Verruca and wart patients forced out of GP surgeries

Critics to the withdrawal of the therapy point to Heston Blumenthal's use of liquid nitrogen on TV
Critics to the withdrawal of the therapy point to Heston Blumenthal's use of liquid nitrogen on TV
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The Scottish Government has been criticised for stopping GPs from using liquid nitrogen for the treatment of warts and verrucas.

Cryotherapy, using liquid nitrogen, has been dropped from the General Medical Scotland contract meaning that practices are no longer obliged to provide minor surgery.

It is understood that new health and safety rules governing the transportation and storage of liquid nitrogen had increased the costs of offering the treatment at general medical practices.

But doctors believe the cost-cutting move means patients will suffer and it will place an unnecessary burden on hospital dermatology departments.

Retired West Lothian GP Dr Donald Macaulay said: “This is purely a cost cutting move. When I was complaining about this they came out with all these health and safety reasons, but it was all rubbish. I could not find evidence of a single incident where anybody had come to any harm.

“I mean, Heston Blumenthal uses liquid nitrogen to make ice cream on the TV. You think ‘This is nonsense’. It is just madness.”

GPs had traditionally used liquid nitrogen’s sub zero -196°C temperatures to freeze off warts and verrucas, which are caused by the human papillomavirus infection.

Cryotherapy was used to treat other conditions including actinic keratosis, Bowen’s disease and other skin lesions.

Dr Macaulay, who practiced at Ashgrove Medical Centre, in Blackburn, West Lothian, added: “People’s lives are not at risk but things like warts or verrucas are unpleasant and if you can help remove them as a GP and save the patient a long journey, that’s a service.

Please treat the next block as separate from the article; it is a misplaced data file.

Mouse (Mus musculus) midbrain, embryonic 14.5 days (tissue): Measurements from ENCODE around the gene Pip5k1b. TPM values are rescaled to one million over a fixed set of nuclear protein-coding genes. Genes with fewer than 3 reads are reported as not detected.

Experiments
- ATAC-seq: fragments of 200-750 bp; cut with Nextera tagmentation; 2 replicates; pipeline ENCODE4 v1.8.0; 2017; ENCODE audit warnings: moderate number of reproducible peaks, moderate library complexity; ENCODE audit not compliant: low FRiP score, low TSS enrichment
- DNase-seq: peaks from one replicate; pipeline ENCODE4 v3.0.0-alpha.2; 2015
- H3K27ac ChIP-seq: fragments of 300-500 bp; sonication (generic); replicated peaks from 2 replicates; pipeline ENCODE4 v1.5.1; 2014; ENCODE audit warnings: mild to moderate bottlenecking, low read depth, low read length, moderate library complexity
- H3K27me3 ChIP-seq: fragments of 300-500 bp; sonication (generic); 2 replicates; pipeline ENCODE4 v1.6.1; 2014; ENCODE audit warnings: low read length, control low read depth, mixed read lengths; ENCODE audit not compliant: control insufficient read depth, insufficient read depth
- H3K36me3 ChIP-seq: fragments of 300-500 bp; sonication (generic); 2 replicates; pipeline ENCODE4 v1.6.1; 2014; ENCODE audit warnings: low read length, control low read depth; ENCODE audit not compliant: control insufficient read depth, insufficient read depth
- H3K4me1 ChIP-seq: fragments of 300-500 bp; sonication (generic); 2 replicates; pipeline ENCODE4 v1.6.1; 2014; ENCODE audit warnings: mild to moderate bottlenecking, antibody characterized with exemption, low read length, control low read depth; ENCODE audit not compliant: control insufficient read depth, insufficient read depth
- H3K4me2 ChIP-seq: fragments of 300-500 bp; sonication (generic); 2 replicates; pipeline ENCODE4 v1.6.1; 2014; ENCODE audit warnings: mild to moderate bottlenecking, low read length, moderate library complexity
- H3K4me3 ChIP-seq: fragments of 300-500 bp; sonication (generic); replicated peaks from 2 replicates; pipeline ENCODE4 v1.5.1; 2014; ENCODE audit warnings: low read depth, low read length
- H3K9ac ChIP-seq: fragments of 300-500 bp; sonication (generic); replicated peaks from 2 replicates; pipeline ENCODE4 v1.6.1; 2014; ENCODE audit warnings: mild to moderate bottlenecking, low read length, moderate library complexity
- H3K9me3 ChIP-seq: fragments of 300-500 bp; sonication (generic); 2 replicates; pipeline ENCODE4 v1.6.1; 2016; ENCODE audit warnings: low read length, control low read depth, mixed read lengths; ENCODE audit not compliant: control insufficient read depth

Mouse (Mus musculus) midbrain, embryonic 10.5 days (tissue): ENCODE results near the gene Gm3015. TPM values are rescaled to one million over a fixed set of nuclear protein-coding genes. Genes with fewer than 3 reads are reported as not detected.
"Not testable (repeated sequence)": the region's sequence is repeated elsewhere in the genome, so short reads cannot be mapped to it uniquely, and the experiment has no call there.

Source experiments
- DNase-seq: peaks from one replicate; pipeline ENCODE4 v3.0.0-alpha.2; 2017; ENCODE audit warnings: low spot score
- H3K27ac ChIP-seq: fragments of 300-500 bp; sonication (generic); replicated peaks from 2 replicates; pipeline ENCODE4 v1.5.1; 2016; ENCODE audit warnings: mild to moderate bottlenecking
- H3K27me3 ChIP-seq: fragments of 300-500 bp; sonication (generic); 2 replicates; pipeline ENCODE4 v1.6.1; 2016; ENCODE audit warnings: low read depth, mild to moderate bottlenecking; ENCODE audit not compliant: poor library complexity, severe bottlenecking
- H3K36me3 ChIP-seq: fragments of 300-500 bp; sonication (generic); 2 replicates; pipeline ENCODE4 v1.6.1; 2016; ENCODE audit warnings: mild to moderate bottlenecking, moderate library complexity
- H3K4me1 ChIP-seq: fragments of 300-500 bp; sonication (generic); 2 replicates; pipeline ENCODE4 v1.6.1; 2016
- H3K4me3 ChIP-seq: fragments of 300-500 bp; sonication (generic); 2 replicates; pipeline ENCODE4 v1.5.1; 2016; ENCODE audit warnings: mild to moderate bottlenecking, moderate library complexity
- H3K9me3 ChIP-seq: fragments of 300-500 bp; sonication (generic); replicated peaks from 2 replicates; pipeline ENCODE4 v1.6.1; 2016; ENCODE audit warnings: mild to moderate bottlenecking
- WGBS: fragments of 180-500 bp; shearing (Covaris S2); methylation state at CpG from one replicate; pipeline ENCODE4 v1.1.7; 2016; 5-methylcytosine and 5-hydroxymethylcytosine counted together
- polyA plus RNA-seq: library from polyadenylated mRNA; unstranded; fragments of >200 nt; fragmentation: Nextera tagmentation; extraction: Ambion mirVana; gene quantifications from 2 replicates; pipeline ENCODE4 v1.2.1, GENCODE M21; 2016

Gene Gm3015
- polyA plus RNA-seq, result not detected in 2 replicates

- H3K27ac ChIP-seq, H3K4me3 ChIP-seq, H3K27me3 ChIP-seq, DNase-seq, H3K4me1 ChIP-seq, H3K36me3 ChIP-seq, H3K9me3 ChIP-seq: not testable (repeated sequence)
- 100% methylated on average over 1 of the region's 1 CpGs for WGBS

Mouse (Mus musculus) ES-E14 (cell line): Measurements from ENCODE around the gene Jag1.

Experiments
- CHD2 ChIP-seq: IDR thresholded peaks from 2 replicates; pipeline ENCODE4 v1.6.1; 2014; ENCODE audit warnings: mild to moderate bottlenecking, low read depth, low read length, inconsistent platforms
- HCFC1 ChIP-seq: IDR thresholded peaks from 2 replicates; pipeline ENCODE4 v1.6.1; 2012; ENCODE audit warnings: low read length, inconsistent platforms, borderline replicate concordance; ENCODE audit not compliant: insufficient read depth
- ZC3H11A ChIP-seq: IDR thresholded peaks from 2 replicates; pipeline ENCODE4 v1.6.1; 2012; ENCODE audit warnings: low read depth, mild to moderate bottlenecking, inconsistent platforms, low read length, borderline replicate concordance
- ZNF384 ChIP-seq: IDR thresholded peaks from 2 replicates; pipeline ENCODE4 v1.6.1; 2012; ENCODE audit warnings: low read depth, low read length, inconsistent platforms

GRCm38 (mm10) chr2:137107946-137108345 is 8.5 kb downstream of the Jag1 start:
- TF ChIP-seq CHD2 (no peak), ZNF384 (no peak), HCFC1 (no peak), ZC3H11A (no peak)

“The dermatologists still have access to liquid nitrogen so it’s not as if they’ve said there is no use for cryotherapy and nobody needs that treatment any more.

“What this decision means is that it will take forever for a patient to receive cryotherapy treatment whereas before GPs could do it straight away. The burden is now placed on dermatology departments that already had long waiting times.”

NHS Lothian stopped supplying practices with liquid nitrogen in 2012 – and NHS Scotland has just implemented the move across all 14 of the country’s NHS Trusts.

Practices in Scotland’s biggest NHS Trust Greater Glasgow and Clyde have recently been issuing letters to patients attending their practice informing them cryotherapy is no longer available.

It is understood that health and safety rules mean flasks of liquid nitrogen can no longer be delivered by car to avoid any risk of spillage that could mean a driver suffering asphyxia, damage to lungs or cold burns.

It was also ruled that storage facilities at health centres no longer complied with ventilation requirements and did not have appropriate alarm systems.

Some GPs are paying for private contractors to continue cryotherapy services – but it is no longer being supplied to surgeries by NHS Scotland.

Scottish Labour’s Health spokesperson Monica Lennon MSP said: “If this is a cost-cutting exercise it is a further sign of the challenges facing our NHS under the SNP and it needs to be fixed.”

A Scottish Government spokesperson said: “The latest evidence indicates that a separate service for minor surgery for warts and verruca is no longer clinically recommended.”